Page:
Prof. Jayanth R. Varma’s Financial Markets Blog

A blog on financial markets and their regulation

Revisiting Fischer Black’s deathbed paper

In 1995, Fischer Black submitted a paper on “Interest rates
as options” when he was terminally ill with cancer. While
publishing the paper (Journal of Finance, 1995, 50(5),
1371-1376), the Journal noted:

Note from the Managing Editor: Fischer Black submitted
this paper on May 1, 1995. His submission letter stated: “I
would like to publish this, though I may not be around to make any
changes the referee may suggest. If I’m not, and if it seems
roughly acceptable, could you publish it as is with a note explaining
the circumstances?” Fischer received a revise and resubmit
letter on May 22 with a detailed referee’s report. He worked on
the paper during the Summer and had started to think about how to
address the comments of the referee. He died on August 31 without
completing the revision.

The paper contained an interesting idea to deal with the problem of
negative interest rates – assume that the true or ‘shadow
short rate’ can be negative, but the rate that we do observe is
never negative because currency provides an option to earn a zero
interest rate instead. Viewed this way, the interest rate can itself
be viewed as an option (with a strike price of zero). What Black found
attractive about this idea was that it made modelling easy: one could
for example assume that the shadow rate follows a normal (Gaussian)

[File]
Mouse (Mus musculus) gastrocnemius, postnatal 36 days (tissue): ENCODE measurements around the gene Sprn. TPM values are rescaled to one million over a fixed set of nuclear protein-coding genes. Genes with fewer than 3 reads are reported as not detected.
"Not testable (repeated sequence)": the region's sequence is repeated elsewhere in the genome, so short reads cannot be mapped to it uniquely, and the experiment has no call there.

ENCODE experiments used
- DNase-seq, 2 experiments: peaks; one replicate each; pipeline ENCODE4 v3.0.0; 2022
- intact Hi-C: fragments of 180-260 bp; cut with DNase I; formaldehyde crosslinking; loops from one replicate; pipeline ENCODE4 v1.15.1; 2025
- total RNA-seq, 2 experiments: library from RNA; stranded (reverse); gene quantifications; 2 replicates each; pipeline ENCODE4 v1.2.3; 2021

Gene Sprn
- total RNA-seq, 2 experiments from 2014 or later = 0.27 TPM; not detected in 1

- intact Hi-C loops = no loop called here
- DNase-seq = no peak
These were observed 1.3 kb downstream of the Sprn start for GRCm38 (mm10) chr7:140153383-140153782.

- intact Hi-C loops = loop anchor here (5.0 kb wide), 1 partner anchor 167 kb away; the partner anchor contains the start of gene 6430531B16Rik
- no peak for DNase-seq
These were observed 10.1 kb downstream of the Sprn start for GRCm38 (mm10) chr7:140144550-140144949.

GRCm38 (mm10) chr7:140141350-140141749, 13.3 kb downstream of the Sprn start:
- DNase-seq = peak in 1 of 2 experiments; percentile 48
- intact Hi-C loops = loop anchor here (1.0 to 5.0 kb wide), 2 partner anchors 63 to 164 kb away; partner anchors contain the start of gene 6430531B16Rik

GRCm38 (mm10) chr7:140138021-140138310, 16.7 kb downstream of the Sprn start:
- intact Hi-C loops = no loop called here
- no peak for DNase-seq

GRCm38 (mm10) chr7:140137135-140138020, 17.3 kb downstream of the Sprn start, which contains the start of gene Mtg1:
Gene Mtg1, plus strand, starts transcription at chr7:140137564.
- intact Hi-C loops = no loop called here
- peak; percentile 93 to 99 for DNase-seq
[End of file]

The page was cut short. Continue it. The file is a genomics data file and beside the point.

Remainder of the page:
distribution. Whenever the Gaussian distribution produces a negative
interest rate, we simply replace it by zero. We do not need to assume
a log normal or square root process just to avoid negative interest

While interesting in theory, the model did not prove very popular
in practice. But five years of zero interest rates in the US has
changed this. Neither the lognormal nor the square root process can
easily yield a persistent zero interest rate. Black’s shadow
rate achieves this in a very easy and natural manner. More than the
finance community, it the macroeconomics world that has rediscovered
Black’s model. For example, Wu and Xia have a paper in which they
show that macroeconomic models perform nicely even at the zero lower
bound (ZLB) if the actual short rate is replaced by the shadow rate (h/t Econbrowser). The
shadow rate has the same correlations with other macroeconomic
variables at the ZLB as the actual rate has during normal times.

As I have mentioned
on this blog, modelling interest rate risk at the ZLB is problematic
and different clearing corporations have taken different approaches to
the problem. Maybe, they should take Black’s shadow short rate
more seriously.


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